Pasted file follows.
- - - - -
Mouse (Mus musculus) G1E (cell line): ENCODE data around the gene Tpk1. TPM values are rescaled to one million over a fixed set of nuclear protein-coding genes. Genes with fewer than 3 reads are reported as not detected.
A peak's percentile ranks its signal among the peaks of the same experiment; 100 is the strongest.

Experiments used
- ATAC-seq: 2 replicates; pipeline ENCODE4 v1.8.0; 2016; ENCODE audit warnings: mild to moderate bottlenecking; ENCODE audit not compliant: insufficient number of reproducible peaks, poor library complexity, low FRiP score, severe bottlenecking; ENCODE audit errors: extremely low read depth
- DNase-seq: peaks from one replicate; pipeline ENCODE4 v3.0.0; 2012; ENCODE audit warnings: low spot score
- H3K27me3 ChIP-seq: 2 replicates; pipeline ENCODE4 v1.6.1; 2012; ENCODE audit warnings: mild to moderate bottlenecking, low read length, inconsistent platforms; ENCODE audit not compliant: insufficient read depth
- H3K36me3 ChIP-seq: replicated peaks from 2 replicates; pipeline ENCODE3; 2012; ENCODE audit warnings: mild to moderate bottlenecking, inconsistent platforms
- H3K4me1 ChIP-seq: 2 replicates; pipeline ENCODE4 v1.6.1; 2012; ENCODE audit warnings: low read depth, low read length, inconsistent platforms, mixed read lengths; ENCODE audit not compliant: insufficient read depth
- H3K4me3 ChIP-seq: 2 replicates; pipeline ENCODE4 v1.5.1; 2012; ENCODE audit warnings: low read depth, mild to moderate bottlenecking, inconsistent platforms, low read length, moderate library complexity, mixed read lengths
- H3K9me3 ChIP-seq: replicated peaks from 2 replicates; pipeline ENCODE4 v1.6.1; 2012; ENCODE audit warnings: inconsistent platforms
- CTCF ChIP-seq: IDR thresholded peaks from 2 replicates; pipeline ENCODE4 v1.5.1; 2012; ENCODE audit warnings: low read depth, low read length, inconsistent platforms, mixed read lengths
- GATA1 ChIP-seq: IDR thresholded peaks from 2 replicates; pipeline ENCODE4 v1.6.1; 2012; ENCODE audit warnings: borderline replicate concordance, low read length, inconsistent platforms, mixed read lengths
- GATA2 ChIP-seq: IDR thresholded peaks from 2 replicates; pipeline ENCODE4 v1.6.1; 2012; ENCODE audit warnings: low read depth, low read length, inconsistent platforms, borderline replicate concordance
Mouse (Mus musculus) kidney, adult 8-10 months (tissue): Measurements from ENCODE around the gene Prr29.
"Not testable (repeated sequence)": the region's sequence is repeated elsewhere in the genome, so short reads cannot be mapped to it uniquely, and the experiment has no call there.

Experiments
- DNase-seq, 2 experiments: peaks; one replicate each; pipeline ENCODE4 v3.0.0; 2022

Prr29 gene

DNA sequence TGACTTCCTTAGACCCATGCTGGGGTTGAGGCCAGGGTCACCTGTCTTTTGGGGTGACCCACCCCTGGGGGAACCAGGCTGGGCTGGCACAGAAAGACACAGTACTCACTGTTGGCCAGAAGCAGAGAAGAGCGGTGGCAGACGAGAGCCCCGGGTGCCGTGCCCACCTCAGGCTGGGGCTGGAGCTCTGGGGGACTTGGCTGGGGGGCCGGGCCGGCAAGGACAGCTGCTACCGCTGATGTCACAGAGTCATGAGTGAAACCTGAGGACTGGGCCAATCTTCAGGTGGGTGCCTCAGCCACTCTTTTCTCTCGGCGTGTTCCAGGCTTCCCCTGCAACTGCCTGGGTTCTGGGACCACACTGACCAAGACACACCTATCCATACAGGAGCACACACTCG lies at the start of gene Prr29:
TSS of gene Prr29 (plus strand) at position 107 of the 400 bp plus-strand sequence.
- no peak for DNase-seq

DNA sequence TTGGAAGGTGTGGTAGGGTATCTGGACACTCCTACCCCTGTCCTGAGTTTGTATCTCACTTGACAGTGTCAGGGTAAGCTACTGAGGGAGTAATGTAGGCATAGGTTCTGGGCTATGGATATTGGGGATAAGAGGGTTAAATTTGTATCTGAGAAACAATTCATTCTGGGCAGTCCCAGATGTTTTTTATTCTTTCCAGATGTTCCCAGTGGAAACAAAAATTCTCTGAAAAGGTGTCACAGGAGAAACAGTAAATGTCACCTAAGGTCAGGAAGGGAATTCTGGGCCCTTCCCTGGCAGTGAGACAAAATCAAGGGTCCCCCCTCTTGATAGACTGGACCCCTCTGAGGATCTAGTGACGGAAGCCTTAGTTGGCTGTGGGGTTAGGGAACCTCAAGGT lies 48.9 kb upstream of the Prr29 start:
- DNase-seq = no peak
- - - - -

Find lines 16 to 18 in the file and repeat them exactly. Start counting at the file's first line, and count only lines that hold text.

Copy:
Experiments
- DNase-seq, 2 experiments: peaks; one replicate each; pipeline ENCODE4 v3.0.0; 2022

Prr29 gene